JANUARY 25, 2010 – the whole post’s a rant!!

A solid week of rainy weather had me in a dark mood. Instead of planning the next cache hike (I HATE MUD) or even an urban cache run (too cold & wet) I ended up thinking back on my most negative muggle encounters.

If you think that caching is all positive, fun and full of smiley faces, skip the rest of this posting. I don’t want to upset you.

I firmly believe that a huge majority of muggles are oblivious to our caching activities. Of those who do notice us, many are mildly suspicious but they’re busy with what they’re doing and soon lose interest. Most of the remainder who see us don’t care. The rest are split between those who know about geocaching and those who start confrontations and/or call the authorities. I divide these last into paranoids and haters.

Encounters with paranoids:

Lemonwood Park Cache (GC1EGJR).
While caching near the main sign at a nearly vacant public park, a group of small kids ran up, surrounded me and asked what I was doing. Within 10 seconds 2 parents rushed over and told me to leave the, “children’s playground,” or they’d call the police. Anxious aunts & uncles were striding forcefully in our direction and the situation could easily have turned ugly, maybe even violent. So I left.

A Bug’s Life (GCNBA2).
While signing the log a muggle yelled from the nearest house, well over 100’ away. “What’re you doing? You’re trespassing!” I asked & he ok’d for me to approach. I briefly explained geocaching and that the cache was on COSCA property. He claimed that COSCA had deeded the property over to him and that he wanted to keep arsonists out. By then a delegation of neighbors had joined us and all wanted the cache removed. Planning to relocate the cache, I asked for the location of the property line. The muggle was vague and couldn’t point to an exact spot. Whatever…

Encounters with haters:

Taylor Yards (across L.A. River from Elysian Park) forgot which cache: I found the cache and was walking to my car in the parking lot. A group of guys was having a tailgate party. One of them yelled to me, “Hey, this ain’t Chinatown.” and all of them glared. I was only a few feet from my car so I left.

Viva Las Vegas (GC1DZX5).
On multiple weekend visits to find a cache the GPSr always zeroed in the middle of the street. Each time the same muggle and 1 to 3 of his friends was standing around nearby. Thirty seconds into first visit the main muggle shouted in mixed Spanish/English. I understood “get outta here!” I finally found the cache when no one was around. Just as I was leaving, the muggle came around the corner eating chips from a bag. He was alone and he walked silently around me to get back to his apartment complex.

Thousand Oaks (somewhere near TO Blvd & Reyes Adobe) – don’t remember cache name:
When searching a telephone pole on a residential street, NOT in front of a house, a local walked around the corner and saw me. He stopped and started complaining about “city people,” and called me an “oriental terrorist.” I told him if that’s what he believed then he should call the sheriff. He said, “don’t worry, I will,” and walked back around the corner. Strangely, the guy was obviously half Asian…It was apparently a case of self-loathing.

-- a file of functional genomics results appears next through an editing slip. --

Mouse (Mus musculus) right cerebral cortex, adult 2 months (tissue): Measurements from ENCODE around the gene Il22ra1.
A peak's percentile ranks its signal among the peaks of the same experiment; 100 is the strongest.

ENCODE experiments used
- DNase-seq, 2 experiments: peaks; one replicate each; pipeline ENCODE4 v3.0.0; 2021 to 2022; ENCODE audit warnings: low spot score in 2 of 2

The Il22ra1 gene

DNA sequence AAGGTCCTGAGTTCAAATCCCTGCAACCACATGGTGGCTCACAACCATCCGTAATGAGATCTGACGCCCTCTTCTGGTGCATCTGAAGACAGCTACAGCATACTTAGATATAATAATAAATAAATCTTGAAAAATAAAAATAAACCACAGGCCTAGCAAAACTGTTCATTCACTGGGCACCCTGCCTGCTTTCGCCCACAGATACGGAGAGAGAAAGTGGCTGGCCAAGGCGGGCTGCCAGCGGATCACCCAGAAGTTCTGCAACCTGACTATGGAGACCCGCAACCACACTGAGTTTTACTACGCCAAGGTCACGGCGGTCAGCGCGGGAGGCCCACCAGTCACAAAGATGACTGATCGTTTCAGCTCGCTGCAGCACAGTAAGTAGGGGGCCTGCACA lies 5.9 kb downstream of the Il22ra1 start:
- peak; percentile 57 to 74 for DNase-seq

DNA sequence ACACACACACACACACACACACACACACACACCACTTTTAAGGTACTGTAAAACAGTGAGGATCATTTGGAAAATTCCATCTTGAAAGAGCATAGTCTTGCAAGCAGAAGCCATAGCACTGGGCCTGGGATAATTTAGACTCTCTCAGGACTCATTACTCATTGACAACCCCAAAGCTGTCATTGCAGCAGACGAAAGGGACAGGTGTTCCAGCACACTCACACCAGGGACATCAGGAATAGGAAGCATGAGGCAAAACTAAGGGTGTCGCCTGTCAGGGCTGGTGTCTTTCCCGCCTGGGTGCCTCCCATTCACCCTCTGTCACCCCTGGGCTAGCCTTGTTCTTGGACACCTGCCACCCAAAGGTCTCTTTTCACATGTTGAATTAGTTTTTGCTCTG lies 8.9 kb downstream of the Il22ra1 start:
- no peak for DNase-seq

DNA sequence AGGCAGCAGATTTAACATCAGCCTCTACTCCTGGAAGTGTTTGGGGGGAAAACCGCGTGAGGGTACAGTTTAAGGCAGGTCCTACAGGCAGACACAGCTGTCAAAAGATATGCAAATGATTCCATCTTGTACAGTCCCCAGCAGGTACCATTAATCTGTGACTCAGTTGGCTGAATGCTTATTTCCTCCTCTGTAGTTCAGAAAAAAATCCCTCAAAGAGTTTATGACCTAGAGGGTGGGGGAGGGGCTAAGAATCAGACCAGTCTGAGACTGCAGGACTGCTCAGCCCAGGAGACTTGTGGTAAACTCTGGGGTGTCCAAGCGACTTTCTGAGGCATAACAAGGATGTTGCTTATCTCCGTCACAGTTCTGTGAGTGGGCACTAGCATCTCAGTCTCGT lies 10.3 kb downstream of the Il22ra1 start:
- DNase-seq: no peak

A hybrid paranoid / hater (s)?

Kaitlin’s First Cache (GCGV8J).
A kindly looking old muggle man seemed to be genuinely interested in my explanation of caching. The rest of the exchange went like this. “Do you live around here?” “No, in the San Fernando Valley.” “Are there geocaches there?” “Yes.” “Then why don’t you go look for those?” “Are you telling me that I’m not allowed here?” “Noooo, I can’t say that. But this park is for local residents.”

Trekking Tapo #1 (GC1WCG4).
Strangely, I had a nearly identical encounter (it MAY even have been the same guy) 4 years later in Simi. This time he ended by claiming to be a retired Sheriff who wanted to keep foreign gangs out of Simi. What could that POSSIBLY have to do with me?! The entire series of caches seemed to be along people’s backyards so I decided to skip it entirely.

YES – IT IS a rant! After remembering everything above, all at once, my B.P. is sky high. I’ll calm down during the week. In the meantime, if you’ve got a muggle experience to share, please do.


One Response to JANUARY 25, 2010 – the whole post’s a rant!!

  1. chaosmanor says:

    Hey, Ken!

    Just “found” this blog of yours; have to add it my “watchlist” 🙂

    I’ve been lucky; only rarely have I had any real interaction with geo-muggles, and most of the time, I haven’t even bothered trying to explain our game. Whenever I’ve been caching alone in a park or other public setting with others around, I’ve always worked up some story to explain my being there. Being an amateur botanist helps a lot; I can talk for hours about the minutiae of plant morphology, diseases, etc, enough to cause almost anyone’s eyes to glaze over, leaving them staggering away. I’ve also found a clipboard with a few sheets of paper to be a marvelous deflective tool: “He must be doing something official.” Works every time 😉